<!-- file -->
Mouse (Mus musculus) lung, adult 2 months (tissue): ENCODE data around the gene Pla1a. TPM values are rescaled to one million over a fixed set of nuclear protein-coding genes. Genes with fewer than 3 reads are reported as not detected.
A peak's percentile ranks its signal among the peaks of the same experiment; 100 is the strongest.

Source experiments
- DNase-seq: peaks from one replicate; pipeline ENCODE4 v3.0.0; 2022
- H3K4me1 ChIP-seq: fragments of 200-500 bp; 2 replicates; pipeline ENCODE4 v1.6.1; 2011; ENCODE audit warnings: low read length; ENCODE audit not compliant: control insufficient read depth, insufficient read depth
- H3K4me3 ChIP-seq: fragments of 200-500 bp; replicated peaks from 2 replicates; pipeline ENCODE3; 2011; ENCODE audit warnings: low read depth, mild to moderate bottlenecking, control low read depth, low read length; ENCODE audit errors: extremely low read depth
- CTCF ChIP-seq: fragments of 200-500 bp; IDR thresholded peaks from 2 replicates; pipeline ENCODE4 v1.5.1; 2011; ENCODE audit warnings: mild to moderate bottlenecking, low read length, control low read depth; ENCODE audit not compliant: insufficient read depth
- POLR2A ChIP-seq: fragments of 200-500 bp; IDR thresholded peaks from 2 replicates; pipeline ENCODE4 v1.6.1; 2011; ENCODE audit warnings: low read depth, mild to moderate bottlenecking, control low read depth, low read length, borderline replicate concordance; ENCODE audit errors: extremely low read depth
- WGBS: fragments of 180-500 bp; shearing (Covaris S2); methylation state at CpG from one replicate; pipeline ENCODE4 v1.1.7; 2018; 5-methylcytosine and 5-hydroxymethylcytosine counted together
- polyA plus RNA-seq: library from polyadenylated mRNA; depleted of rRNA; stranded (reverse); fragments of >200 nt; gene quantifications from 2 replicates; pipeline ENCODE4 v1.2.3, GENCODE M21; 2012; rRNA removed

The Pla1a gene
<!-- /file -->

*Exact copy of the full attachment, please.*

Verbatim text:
Mouse (Mus musculus) lung, adult 2 months (tissue): ENCODE data around the gene Pla1a. TPM values are rescaled to one million over a fixed set of nuclear protein-coding genes. Genes with fewer than 3 reads are reported as not detected.
A peak's percentile ranks its signal among the peaks of the same experiment; 100 is the strongest.

Source experiments
- DNase-seq: peaks from one replicate; pipeline ENCODE4 v3.0.0; 2022
- H3K4me1 ChIP-seq: fragments of 200-500 bp; 2 replicates; pipeline ENCODE4 v1.6.1; 2011; ENCODE audit warnings: low read length; ENCODE audit not compliant: control insufficient read depth, insufficient read depth
- H3K4me3 ChIP-seq: fragments of 200-500 bp; replicated peaks from 2 replicates; pipeline ENCODE3; 2011; ENCODE audit warnings: low read depth, mild to moderate bottlenecking, control low read depth, low read length; ENCODE audit errors: extremely low read depth
- CTCF ChIP-seq: fragments of 200-500 bp; IDR thresholded peaks from 2 replicates; pipeline ENCODE4 v1.5.1; 2011; ENCODE audit warnings: mild to moderate bottlenecking, low read length, control low read depth; ENCODE audit not compliant: insufficient read depth
- POLR2A ChIP-seq: fragments of 200-500 bp; IDR thresholded peaks from 2 replicates; pipeline ENCODE4 v1.6.1; 2011; ENCODE audit warnings: low read depth, mild to moderate bottlenecking, control low read depth, low read length, borderline replicate concordance; ENCODE audit errors: extremely low read depth
- WGBS: fragments of 180-500 bp; shearing (Covaris S2); methylation state at CpG from one replicate; pipeline ENCODE4 v1.1.7; 2018; 5-methylcytosine and 5-hydroxymethylcytosine counted together
- polyA plus RNA-seq: library from polyadenylated mRNA; depleted of rRNA; stranded (reverse); fragments of >200 nt; gene quantifications from 2 replicates; pipeline ENCODE4 v1.2.3, GENCODE M21; 2012; rRNA removed

The Pla1a gene